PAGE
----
By Gary Salmon
It’s February, a tree’s dormant season between leaf fall, starch storage in the roots, and sugaring season. A time perhaps to dream of green days ahead, to read a good book, or otherwise shorten our dormant season. This line of thought brought me to ship building and the long history of wooden ships that opened our world to travel.
We think of mast trees as a part of our history because our white pines had the size and straightness to help rig the big ships of the time. Planks for the hull and decking and superstructure also needed to be straight wood. So the search has always been for straight trees for ship lumber.
So what are the people doing in the woods of northern Spain? They are Basques and have a long association with the sea including a very early history of whaling. By the 1500s they were already fishing for cod and whaling off the coast of Labrador and Newfoundland. Ships need not only straight pieces but myriad other shapes to “float your boat” and these folks were looking for specific ship parts and a tree that they can be taken from.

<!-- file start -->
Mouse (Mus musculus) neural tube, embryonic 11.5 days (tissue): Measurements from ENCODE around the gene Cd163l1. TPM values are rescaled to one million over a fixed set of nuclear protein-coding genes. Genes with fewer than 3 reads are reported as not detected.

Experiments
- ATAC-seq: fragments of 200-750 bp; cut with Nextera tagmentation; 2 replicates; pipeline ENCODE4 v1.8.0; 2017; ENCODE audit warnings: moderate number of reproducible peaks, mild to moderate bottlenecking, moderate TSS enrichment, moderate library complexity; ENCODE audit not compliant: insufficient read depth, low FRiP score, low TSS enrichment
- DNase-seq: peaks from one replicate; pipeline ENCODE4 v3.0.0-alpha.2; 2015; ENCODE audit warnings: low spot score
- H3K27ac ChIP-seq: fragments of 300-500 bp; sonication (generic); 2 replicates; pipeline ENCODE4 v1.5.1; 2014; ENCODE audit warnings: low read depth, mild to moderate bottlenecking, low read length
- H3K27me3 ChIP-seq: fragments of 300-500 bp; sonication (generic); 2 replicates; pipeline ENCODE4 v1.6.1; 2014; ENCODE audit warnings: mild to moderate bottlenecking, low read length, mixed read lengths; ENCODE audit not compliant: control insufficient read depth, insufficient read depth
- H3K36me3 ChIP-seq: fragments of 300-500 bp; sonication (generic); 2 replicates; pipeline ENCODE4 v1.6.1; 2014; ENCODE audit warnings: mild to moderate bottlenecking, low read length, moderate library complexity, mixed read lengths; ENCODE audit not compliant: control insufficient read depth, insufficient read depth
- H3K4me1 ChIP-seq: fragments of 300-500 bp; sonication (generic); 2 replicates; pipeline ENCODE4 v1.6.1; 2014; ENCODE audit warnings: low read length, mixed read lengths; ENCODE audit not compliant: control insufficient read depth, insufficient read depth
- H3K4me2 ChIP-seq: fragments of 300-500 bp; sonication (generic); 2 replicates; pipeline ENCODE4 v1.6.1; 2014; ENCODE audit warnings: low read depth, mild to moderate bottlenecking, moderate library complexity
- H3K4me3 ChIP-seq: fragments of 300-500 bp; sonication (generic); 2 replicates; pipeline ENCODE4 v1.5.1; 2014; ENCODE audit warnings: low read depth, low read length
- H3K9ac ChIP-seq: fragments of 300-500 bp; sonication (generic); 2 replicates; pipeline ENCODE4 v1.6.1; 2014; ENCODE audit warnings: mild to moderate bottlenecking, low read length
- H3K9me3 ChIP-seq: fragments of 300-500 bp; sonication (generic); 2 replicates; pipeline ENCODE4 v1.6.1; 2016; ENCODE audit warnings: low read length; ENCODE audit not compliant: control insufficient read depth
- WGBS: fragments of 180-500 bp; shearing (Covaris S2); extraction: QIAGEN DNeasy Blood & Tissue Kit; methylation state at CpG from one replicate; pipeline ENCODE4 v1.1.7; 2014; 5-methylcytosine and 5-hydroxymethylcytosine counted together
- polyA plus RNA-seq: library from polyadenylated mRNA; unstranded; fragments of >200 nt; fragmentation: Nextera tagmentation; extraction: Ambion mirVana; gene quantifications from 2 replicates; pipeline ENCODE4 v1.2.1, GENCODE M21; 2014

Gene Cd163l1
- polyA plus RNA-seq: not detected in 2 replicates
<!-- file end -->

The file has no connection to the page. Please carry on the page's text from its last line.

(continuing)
For a boat to be seaworthy it has to be watertight, well-made for endurance and time, and have the correct parts put together by craftsmen.
The same is true for many other things, including tree warden statutes that became law last November. For any town to continue on with a tree warden program a shade tree preservation plan is now necessary to manage roadside trees and must reflect the interests of the town and its citizens in implementing Vermont’s new tree warden laws.
Since no plans exist at this point many Vermont towns are struggling to see what these plans might entail, including Shrewsbury.
It should be recognized as well that this project is probably not going to be a “one person” obligation but include citizens and commissions from within the community. In Shrewsbury, for example, several citizens, the Planning Commission and Conservation Commission have expressed interest in creating such a plan for Shrewsbury’s town-owned roads. The Planning Commission will submit a grant application by Feb. 3 (no town funds required) to the state’s Urban & Community Forestry Program for assistance in perhaps creating one as a pilot project. They will select six towns for assistance and the rest of the Vermont towns can proceed on their own at their own pace (or not).
So like building a good boat or a good plan, the devil is in the details, and for the moment those lie in the hands of the Urban & Community Forestry Program and any town that wishes to work with them.